A fire broke out in the grounds of a 19th-century royal palace in Cairo but caused no damage to the historic building, officials said on Friday.
Three fire vehicles were dispatched to the Omar Toson Palace in the district of Shubra in northern Cairo to extinguish the blaze.
Photos from the site showed flames leaping from behind the wall of the palace.
Mohamed Abdel-Latif who is head of the Islamic Antiquities Department at the Ministry of Antiquities, told Ahram Online that the fire broke out at a modern hall on the grounds of the palace, and didn't reach the historical building. "Thank God the fire is contained and nothing has happened to the palace,” said Abdel-Latif, who added that the police were investigating the causes of the fire.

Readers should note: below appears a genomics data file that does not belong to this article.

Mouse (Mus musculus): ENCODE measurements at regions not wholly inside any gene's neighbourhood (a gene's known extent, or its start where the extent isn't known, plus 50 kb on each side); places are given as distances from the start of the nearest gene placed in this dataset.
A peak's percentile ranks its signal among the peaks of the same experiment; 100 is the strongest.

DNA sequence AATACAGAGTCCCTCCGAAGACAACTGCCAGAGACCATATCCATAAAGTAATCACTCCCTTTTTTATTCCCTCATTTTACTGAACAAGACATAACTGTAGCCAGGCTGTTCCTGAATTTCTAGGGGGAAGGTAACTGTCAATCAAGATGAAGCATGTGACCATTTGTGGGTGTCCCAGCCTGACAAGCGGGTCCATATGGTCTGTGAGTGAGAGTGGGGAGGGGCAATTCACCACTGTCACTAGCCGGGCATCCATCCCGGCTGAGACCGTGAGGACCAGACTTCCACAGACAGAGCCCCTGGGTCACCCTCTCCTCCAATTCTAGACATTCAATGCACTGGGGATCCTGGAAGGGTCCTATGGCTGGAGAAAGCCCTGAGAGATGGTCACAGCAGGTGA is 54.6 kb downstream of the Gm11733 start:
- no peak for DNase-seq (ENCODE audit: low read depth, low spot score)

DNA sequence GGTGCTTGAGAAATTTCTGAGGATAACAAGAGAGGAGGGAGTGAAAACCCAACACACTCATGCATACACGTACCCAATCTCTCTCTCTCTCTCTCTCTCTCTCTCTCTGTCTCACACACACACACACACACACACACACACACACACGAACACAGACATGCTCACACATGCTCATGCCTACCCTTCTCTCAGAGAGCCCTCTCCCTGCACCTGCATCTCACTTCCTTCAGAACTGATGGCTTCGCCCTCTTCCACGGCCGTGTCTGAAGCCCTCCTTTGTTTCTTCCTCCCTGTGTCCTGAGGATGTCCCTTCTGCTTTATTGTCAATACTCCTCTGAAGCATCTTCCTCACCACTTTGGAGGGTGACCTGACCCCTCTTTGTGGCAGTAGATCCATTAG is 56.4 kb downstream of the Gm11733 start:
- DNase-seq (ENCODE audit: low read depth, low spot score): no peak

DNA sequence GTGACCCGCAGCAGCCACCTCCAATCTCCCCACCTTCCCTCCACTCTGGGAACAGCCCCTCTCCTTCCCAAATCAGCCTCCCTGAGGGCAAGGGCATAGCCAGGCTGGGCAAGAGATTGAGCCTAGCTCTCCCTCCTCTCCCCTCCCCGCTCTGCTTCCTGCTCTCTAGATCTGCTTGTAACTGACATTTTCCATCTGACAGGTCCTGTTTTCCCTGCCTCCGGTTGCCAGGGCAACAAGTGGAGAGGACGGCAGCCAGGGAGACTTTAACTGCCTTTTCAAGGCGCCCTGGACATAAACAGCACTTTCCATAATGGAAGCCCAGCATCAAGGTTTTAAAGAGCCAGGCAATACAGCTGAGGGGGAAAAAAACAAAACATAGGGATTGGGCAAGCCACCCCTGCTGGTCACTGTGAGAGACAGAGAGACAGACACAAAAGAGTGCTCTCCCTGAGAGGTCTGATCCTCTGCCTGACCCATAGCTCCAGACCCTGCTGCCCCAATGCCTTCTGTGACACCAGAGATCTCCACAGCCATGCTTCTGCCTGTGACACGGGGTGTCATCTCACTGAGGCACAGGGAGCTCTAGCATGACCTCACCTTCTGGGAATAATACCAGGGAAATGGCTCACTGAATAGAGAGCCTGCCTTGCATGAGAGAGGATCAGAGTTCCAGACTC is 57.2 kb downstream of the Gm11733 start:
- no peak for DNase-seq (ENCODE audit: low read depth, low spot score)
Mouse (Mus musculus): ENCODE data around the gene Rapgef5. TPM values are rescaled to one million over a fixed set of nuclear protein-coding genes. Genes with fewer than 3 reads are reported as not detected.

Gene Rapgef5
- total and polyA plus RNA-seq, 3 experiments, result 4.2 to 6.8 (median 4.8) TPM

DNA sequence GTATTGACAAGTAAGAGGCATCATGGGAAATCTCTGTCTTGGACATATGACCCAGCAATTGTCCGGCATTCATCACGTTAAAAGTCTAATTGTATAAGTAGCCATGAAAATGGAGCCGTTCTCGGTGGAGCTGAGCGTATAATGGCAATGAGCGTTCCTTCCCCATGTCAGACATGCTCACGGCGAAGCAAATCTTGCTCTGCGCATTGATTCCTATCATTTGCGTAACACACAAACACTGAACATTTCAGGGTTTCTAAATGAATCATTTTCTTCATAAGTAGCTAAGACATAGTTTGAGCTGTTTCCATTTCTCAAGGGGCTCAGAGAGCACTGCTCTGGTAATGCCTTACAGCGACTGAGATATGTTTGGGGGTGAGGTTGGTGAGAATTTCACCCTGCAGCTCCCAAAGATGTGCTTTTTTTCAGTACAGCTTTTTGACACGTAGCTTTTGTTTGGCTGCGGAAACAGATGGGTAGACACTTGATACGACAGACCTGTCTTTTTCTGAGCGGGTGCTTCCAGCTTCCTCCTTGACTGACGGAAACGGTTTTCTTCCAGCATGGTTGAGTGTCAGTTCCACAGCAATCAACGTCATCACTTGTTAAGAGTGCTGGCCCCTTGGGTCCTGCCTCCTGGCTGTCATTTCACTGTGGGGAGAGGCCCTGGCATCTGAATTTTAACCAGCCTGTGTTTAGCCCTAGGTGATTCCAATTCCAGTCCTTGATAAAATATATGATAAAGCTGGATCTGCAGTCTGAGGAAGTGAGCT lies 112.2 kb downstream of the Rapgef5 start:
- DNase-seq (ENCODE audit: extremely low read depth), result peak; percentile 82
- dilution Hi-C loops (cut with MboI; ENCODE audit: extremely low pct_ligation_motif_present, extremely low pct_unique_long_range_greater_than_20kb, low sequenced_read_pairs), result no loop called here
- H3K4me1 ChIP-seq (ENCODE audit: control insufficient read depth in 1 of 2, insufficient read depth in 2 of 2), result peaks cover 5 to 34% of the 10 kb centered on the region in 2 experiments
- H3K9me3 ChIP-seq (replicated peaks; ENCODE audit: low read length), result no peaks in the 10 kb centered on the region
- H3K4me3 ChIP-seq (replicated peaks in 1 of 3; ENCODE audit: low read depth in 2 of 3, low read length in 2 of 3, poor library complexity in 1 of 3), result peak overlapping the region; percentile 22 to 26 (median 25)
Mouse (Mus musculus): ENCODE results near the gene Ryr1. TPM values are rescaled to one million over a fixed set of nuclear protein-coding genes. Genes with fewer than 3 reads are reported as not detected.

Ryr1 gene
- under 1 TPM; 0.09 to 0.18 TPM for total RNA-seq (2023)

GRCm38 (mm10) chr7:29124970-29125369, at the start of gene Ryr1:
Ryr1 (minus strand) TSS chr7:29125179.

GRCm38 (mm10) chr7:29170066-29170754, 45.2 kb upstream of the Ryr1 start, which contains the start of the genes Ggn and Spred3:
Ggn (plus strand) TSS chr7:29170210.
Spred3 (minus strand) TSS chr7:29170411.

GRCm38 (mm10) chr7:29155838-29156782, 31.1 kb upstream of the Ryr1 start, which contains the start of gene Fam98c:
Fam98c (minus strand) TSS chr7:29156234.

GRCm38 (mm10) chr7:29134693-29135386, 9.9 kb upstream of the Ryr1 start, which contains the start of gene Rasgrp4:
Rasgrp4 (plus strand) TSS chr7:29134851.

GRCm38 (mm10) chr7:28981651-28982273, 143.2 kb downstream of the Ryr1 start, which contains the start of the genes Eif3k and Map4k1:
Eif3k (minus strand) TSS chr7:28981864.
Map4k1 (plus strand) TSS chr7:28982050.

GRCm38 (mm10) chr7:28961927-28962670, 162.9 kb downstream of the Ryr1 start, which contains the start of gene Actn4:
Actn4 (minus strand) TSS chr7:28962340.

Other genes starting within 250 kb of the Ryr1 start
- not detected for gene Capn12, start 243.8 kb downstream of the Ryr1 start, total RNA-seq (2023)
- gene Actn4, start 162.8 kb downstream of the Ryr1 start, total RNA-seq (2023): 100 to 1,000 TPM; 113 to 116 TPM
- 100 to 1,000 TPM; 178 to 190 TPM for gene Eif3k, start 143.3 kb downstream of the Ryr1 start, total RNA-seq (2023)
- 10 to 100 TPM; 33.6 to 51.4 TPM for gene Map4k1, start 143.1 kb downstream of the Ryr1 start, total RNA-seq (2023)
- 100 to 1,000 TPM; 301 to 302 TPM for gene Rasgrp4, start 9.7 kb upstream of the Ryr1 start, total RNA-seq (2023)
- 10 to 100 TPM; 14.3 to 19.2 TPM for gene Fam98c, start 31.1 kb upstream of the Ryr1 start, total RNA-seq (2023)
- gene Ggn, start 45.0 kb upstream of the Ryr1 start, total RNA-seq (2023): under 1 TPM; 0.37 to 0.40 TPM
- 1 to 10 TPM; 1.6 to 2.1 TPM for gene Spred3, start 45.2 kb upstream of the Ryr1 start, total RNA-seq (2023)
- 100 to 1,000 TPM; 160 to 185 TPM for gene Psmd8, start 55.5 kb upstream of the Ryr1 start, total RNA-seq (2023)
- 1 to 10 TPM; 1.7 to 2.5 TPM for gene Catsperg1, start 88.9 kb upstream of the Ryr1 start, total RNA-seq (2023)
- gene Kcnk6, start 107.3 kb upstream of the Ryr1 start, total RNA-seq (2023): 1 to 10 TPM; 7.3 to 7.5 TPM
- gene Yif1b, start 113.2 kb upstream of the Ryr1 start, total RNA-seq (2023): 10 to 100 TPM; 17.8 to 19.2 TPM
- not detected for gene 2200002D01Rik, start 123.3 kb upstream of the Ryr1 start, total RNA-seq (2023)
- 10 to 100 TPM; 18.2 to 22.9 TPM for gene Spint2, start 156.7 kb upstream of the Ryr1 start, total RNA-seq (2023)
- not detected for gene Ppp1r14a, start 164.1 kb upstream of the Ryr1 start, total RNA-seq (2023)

Abdel-Latif said that the halls on the site were built by the Ministry of Education in the 1970s when the palace was in the possession of the ministry, and were used to store desks, tables and other equipment. The antiquities ministry, Abdel-Latif said, will ask education ministry to remove the items and clear the halls.
The palace is a 3,200-square metre building on two storeys, with an arcade façade and a long terrace on its upper floor. It was built in 1868 for Prince Omar Toson, who also designed the building. The palace features ceilings finely decorated with golden foliage.
After the 1952 revolution the royal palace became a government property and was converted into a school. In 1984 it was declared a protected historical site and put under the supervision of the antiquities ministry, and in 2010 a restoration project was scheduled to restore the palace, but the 2011 revolution saw the plans delayed.
There have been calls in recent years from antiquities activists to restore the palace and protect it from "violations" by local residents.